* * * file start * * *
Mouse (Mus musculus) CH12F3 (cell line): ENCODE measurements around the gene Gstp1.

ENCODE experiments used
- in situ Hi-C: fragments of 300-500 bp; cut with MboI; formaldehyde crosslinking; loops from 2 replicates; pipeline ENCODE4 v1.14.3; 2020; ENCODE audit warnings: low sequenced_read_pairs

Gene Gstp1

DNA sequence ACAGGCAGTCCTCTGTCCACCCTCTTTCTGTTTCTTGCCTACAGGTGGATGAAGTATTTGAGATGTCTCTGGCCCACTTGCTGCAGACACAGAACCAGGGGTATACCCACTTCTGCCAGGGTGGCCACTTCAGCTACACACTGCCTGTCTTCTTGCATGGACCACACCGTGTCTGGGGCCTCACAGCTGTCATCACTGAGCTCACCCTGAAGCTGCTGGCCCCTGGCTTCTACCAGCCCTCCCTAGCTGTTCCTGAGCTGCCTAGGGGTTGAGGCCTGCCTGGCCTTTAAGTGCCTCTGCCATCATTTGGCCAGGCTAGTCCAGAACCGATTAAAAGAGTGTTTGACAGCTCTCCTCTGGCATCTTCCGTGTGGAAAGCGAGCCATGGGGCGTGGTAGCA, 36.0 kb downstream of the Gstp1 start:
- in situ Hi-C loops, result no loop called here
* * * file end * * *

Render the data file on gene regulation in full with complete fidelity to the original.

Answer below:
Mouse (Mus musculus) CH12F3 (cell line): ENCODE measurements around the gene Gstp1.

ENCODE experiments used
- in situ Hi-C: fragments of 300-500 bp; cut with MboI; formaldehyde crosslinking; loops from 2 replicates; pipeline ENCODE4 v1.14.3; 2020; ENCODE audit warnings: low sequenced_read_pairs

Gene Gstp1

DNA sequence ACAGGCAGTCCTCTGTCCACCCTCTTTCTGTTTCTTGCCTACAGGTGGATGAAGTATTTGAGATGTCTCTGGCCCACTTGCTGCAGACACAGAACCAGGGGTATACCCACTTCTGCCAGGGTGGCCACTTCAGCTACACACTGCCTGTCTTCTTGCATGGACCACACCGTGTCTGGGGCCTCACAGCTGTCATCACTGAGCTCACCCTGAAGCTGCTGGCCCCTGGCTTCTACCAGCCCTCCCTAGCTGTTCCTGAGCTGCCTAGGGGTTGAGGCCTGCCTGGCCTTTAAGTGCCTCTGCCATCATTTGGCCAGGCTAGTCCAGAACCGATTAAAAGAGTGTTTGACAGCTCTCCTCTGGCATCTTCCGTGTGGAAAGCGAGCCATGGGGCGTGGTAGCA, 36.0 kb downstream of the Gstp1 start:
- in situ Hi-C loops, result no loop called here